Mark Hollis – Mark Hollis

All hail the genius that is the Hollis.
Most of you won’t have a shred of interest in this artist, so I better start with some amusing anecdotes to keep you reading.
I had a look at Mark Hollis’ Wikipedia entry recently and found it a bit on the bland side, I thought about resurrecting my career as a Wiki vandal, but my previous Wiki edits weren’t great. Once I changed the entry for the Duckworth-Lewis method (the method used for calculating a score in cricket that has been cut short by the weather) and said it was named after Vera Duckworth and Jerry Lewis, which wasn’t funny. Although I felt my Norman Mailer edit was a bit better. After Norman Mailer died I edited his entry to say that he wrote a couple of episodes of Starsky and Hutch in the 1970s, silly enough but eminently plausible. It was picked up and re-pasted into a number of obituaries later that day, which gave me a warm, anarcho-situationalist glow.
I haven’t listened to this for a while, so it was nice tuning into it again, you really do need to tune into it. The word that comes to mind while listening to this album is delicate, painfully delicate (I think Mark Hollis’ amps only go up to 4).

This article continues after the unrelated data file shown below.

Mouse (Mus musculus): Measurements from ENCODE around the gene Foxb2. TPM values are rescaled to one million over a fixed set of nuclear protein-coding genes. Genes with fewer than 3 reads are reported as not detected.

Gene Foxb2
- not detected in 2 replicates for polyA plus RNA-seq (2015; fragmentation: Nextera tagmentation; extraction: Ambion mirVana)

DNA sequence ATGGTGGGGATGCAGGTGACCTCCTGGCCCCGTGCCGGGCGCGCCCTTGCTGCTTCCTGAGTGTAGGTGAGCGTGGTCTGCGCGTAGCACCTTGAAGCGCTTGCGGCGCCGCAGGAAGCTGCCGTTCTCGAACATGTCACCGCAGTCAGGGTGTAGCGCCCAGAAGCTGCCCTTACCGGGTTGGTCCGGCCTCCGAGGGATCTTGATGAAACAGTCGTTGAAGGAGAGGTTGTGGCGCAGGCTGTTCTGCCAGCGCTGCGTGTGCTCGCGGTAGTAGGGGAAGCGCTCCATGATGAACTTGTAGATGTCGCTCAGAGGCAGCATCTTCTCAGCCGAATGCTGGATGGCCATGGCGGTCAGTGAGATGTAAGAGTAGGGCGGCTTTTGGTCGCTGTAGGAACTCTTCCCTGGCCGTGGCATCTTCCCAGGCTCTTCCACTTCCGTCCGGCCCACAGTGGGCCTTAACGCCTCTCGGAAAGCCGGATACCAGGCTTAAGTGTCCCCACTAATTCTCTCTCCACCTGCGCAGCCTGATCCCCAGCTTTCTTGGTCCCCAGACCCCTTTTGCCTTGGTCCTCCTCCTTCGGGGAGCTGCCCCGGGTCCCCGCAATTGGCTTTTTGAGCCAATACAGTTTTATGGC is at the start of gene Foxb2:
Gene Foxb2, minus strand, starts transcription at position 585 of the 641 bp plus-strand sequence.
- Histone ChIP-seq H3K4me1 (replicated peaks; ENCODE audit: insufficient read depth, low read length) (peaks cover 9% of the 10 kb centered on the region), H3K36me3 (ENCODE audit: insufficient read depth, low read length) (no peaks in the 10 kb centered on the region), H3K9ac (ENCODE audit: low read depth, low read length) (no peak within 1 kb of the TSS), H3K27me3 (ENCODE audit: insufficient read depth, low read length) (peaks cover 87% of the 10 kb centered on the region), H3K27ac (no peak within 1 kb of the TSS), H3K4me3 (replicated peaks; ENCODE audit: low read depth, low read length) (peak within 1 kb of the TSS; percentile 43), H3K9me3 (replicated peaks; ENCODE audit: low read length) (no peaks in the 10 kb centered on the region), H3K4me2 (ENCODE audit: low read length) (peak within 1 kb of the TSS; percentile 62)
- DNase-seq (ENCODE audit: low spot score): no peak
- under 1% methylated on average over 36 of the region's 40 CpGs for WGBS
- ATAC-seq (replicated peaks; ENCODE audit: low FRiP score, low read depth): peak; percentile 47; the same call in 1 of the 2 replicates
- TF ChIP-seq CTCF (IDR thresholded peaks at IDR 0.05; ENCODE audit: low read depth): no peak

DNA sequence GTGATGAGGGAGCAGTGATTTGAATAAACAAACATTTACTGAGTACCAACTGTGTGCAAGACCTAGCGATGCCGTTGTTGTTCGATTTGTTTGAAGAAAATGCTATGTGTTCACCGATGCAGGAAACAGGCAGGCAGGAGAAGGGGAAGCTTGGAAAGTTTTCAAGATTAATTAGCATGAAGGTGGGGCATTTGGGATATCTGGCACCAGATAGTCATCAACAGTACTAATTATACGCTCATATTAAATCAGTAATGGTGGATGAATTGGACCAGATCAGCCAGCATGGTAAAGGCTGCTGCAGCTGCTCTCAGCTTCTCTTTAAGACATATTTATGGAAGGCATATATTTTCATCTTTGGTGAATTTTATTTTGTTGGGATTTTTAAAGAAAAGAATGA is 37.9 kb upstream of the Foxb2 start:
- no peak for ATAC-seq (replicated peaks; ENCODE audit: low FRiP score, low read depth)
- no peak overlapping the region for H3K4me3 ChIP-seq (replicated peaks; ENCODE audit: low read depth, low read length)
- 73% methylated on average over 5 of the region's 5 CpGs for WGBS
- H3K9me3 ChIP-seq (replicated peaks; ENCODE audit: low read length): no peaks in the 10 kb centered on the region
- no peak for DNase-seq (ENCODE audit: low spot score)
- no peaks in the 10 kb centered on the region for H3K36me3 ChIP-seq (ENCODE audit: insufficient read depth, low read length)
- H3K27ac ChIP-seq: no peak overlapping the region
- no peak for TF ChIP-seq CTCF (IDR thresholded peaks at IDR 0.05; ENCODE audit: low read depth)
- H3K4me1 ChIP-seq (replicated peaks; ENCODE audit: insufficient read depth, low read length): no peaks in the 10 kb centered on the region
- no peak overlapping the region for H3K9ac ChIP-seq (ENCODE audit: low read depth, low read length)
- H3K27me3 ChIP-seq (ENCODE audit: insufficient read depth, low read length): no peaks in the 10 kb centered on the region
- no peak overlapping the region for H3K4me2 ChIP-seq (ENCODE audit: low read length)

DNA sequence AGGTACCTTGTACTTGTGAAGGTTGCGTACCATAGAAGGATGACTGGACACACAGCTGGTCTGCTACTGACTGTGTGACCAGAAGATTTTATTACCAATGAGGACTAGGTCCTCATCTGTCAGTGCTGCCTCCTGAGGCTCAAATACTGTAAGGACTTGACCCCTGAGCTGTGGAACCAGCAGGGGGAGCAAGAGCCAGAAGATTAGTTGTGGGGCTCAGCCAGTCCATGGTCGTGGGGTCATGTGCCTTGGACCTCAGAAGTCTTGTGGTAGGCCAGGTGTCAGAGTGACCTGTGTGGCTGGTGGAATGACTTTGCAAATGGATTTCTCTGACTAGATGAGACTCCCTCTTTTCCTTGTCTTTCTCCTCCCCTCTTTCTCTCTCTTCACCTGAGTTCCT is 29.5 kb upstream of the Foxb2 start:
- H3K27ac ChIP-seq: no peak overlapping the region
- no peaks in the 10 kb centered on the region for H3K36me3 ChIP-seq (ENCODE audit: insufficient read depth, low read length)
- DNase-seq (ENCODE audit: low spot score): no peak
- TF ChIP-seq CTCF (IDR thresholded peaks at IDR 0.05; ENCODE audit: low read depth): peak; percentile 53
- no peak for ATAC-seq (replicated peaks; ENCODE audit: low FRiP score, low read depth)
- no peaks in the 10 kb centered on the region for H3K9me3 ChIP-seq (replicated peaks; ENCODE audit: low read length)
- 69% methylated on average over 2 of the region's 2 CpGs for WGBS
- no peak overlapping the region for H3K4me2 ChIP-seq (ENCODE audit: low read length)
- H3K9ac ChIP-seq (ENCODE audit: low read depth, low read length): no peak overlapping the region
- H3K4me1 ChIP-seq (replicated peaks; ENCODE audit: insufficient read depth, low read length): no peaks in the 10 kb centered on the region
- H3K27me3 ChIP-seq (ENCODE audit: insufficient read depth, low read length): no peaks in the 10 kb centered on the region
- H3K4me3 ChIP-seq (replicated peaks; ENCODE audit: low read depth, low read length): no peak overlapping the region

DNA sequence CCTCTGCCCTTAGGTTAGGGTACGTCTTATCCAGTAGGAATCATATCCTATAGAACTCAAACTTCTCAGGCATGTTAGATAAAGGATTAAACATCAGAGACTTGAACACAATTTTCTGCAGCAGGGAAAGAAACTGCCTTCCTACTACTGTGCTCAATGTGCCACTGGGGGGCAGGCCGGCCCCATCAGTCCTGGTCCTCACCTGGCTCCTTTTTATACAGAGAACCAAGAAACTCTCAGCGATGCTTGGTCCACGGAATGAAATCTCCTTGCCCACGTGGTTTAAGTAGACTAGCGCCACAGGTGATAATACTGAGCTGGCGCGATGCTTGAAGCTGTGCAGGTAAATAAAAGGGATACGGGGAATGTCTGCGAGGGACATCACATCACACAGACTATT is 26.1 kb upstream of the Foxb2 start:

It is hard pick a track from this album as I think all the tracks work as a whole. However, A Life (1895-1915) is really the spiritual centre of the album and also about a million miles away from anything resembling rock music. My favourite track on this listen was probably A New Jerusalem, it’s as close as he comes to sounding like Talk Talk, which is no bad thing. I love the way the piano is recorded on this album, not only do you hear the piano, but you hear the room too. I want to hear some cor anglais and bassoon on the next Coldplay album.
Three word review; Sounds of silence

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